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Posts Tagged ‘shadows’

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Today I thought I’d start my picture roundup with Lynn’s photo from Florida. Lynn says she was first introduced to trumpet lilies when she toured Africa with her cabaret show. I definitely don’t have any trumpet lilies growing outside my house today.

What I do have is ice, snow, and shadows. Here goes. The icicles were shot back in January. The tulips were a little joke in February (I got them in the store and planted them before the snow). The other photos don’t need much explanation. You know I love shadows.

The moose is waiting for the mail lady.

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I’m back to taking walks near my home and looking for interesting shadows. The current collection of photos includes leaf shadows on a tree trunk. Only a couple dog walkers were out when I shot this, but I noted an unusual number of cars outside a house flying “2017” balloons. Probably a late-night graduation bash. All was quiet as the grave at 6:30 a.m.

Nearby, blue lupines caught my attention. I admired many lovely ones in Sweden and was happy to see that, while I was gone, a whole batch was blooming along my usual walking route.

I’m also sharing a grapevine over a bench, a bonsai tree near the church herb garden, and a deep red rose on a white picket fence.

More unusual: the big playhouse at the nursery school and some elaborate digital art by high school students.

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My hostess knows just the kind of pictures I like. Lots of sunlight and shade. While my husband and I were window shopping in Stockholm today, she went for her seven-mile run and took these photos along the way.

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Photographic Themes

I’m starting to notice that my photos (all taken on my mobile phone) have recurrent themes. Today’s nine pictures reflect a few of those interests: words on signs, shadows, plants, nature, art. Either I’m in a rut, or I’m going to get really good at a few themes.

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This healthy sunflower is at the Old Manse in Concord. The Trustees of Reservations always plant a big garden there, with pumpkins growing between the corn rows.

The lantern-like seed pods in the next photo embellish a tree beside the Providence River. The leaf shadows on brick were spotted not far away, along a grubby Providence sidewalk.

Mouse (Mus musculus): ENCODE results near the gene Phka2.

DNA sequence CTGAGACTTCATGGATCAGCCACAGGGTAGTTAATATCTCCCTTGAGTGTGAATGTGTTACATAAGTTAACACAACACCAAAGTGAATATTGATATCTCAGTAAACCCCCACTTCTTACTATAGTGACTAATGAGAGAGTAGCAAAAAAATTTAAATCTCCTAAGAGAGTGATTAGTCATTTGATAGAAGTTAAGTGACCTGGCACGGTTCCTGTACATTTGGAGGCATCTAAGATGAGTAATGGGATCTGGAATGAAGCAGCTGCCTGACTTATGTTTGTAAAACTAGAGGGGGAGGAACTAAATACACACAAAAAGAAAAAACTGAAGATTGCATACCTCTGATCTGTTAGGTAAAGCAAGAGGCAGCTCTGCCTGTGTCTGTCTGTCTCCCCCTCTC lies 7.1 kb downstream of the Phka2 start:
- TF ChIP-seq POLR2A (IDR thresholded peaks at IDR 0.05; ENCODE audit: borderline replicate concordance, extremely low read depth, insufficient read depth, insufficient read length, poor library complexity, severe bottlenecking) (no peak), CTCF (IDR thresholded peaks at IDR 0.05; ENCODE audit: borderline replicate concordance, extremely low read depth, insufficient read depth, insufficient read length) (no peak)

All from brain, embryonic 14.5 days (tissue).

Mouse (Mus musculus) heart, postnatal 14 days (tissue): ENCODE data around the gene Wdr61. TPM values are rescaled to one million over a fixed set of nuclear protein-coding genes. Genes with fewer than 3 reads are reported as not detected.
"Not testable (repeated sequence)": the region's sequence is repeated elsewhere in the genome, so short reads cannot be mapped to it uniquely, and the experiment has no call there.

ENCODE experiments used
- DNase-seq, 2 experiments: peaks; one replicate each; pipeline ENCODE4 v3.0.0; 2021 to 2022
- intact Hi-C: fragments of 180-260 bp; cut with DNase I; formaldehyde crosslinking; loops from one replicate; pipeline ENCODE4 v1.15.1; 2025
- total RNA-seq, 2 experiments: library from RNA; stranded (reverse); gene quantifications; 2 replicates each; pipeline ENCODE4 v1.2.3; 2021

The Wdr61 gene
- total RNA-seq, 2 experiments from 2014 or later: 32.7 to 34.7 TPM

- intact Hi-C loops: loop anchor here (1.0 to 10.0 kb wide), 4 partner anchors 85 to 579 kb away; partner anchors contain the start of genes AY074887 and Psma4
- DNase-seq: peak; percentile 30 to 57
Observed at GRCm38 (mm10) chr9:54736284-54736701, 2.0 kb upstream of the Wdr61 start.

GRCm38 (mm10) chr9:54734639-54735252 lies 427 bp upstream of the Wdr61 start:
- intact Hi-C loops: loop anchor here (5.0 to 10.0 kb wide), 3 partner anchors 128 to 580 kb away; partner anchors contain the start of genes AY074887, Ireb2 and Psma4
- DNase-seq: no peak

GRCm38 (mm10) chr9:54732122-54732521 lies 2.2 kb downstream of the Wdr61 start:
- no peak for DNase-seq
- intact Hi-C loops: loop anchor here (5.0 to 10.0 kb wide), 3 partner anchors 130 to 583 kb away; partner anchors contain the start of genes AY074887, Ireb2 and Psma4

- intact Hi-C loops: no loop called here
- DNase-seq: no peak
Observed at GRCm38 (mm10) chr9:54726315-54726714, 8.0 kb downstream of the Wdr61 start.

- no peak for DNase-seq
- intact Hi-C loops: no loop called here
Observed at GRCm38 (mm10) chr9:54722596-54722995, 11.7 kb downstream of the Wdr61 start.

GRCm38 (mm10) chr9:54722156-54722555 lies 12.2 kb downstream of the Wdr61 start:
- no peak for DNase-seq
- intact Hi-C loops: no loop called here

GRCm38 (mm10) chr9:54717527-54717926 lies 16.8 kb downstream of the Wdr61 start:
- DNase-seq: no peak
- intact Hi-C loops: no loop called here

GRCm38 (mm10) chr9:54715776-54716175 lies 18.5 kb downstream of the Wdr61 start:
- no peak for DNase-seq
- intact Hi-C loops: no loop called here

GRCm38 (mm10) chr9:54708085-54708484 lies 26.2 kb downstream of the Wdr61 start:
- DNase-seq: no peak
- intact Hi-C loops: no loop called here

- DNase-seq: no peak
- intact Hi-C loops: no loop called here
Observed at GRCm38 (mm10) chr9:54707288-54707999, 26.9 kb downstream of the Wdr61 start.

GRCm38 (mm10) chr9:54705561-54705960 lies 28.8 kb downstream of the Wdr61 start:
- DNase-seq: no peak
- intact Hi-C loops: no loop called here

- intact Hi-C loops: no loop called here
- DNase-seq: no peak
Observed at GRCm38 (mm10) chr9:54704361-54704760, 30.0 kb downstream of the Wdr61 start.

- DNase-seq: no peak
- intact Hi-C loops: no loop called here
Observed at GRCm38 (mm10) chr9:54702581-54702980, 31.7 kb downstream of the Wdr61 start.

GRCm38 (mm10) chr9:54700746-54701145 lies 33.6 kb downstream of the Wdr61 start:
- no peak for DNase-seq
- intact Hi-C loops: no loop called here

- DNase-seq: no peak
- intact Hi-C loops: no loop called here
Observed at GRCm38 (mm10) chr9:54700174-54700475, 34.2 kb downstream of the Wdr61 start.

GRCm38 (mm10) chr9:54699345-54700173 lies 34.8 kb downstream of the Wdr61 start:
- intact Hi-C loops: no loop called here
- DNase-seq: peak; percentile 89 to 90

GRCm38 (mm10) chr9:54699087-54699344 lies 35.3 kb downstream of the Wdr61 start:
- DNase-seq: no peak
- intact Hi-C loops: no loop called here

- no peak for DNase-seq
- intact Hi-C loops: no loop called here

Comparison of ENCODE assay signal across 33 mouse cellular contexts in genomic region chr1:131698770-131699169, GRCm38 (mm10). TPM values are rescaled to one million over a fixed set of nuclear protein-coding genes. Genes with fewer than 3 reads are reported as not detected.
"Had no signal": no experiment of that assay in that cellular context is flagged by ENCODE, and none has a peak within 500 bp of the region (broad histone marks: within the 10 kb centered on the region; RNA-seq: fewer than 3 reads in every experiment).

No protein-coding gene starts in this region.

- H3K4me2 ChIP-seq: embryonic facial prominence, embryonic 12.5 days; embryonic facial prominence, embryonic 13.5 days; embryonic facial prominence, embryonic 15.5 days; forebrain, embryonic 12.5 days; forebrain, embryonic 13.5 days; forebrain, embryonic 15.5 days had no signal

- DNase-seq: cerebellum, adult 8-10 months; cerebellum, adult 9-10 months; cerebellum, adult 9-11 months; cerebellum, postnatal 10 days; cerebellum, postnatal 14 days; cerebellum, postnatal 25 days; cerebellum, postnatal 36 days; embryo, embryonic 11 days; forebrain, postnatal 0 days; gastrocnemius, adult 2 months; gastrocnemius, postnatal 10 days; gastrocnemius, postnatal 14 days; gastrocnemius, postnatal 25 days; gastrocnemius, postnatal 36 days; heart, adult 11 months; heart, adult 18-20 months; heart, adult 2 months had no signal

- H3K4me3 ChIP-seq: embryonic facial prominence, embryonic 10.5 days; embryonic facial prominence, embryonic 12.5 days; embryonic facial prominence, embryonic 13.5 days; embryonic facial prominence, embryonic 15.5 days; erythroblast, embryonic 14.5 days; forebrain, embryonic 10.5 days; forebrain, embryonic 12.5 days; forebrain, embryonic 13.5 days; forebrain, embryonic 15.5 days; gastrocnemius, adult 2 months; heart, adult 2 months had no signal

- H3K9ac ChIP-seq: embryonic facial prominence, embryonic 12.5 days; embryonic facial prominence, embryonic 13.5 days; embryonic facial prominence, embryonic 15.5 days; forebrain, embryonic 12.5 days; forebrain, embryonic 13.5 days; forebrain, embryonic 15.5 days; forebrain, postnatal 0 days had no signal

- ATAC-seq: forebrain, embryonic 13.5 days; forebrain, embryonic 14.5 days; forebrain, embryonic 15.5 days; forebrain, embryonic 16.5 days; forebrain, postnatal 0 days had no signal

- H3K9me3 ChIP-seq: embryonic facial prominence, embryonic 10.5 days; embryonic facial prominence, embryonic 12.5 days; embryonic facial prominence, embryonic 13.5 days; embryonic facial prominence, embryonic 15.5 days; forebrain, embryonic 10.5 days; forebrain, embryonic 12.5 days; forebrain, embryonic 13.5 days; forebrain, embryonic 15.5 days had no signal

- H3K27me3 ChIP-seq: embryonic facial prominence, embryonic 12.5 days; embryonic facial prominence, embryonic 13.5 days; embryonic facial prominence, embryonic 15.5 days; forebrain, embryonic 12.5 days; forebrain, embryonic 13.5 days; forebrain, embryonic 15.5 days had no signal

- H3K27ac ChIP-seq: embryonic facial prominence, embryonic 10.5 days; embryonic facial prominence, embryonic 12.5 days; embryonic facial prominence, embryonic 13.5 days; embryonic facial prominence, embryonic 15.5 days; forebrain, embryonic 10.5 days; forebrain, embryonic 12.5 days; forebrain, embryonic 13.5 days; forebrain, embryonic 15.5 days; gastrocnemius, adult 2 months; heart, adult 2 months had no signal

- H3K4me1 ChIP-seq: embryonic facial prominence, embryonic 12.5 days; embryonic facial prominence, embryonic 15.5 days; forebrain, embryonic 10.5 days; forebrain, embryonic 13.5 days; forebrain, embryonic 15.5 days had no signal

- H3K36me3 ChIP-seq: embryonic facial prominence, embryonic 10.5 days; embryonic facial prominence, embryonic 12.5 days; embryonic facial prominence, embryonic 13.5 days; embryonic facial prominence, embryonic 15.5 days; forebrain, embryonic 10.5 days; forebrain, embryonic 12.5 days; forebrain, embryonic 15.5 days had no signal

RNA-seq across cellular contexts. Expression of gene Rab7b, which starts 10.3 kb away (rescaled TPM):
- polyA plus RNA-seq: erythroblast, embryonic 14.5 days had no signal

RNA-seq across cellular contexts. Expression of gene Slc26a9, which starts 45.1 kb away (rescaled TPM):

Can you read the plaque on the Providence Journal building? It shows the crazy height that the water reached in the infamous Hurricane of ’38. Golly!

My husband says the barrier at Fox Point will prevent flooding like that from ever happening again. I don’t know. Were the engineers aware of global warming when they started construction in 1960?

New Shoreham (in the next picture) was also battered in the hurricane of ’38. In fact, the storm wiped out the island economy on land and sea. The fishermen and farmers were not insured against such a catastrophe. No wonder people there remember that hurricane!

One thing that is different since 1938, as I learned in a splendid book called A Wind to Shake the World, communities in the path of a hurricane now get plenty of warning. But in 1938, when houses on Long Island, New York, were washing out to sea, no one up north knew it.

A few other shots of New Shoreham: a Wednesday farmers market, the Little Free Library, a view through a stone wall, a rumpled morning sky, and the North Light.

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Happy Mother’s Day to all mothers! This mother is indulging her interest in photography today (the simple kind: pointing and shooting with a phone). So here are a few recent pictures and explanations for the less obvious.

For example: I went out for a walk one evening and was surprised to encounter Morris Dancers on the steps of the library. They seemed to be practicing, not performing. Where would Morris dancers be performing in late April, after Patriots Day? That was a mystery. Another mystery to me was how young men and boys get drawn into performing Morris Dance. I’m sure it’s good exercise, but …

I include shots of a clay bird’s shadow on my wall and hedge shadows on a sidewalk. The fence with the stage coach and other old timey images painted along the railings is in Providence — easy to overlook when walking past.

Providence plaques and memorials. The one of Martin Luther King Jr. is on a bridge with a view of Water Place. The monument to an event Rhode Island celebrates as the real first engagement of the American Revolution — the colonists’  clash with Brits on the HMS Gaspee — is partly obscured by bushes.

Little old Rhode Island gets no respect. It was also the first colony to sign on for independence, May 4, 1776. Who knew?

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Time for a photo round-up. Winter in New England: warm days, cold days, snow, ice, complicated shadows, empty facades, food and drink.

If you get any time to be alone and quiet — maybe just nursing a head cold — use it well. Everyone needs time to think.

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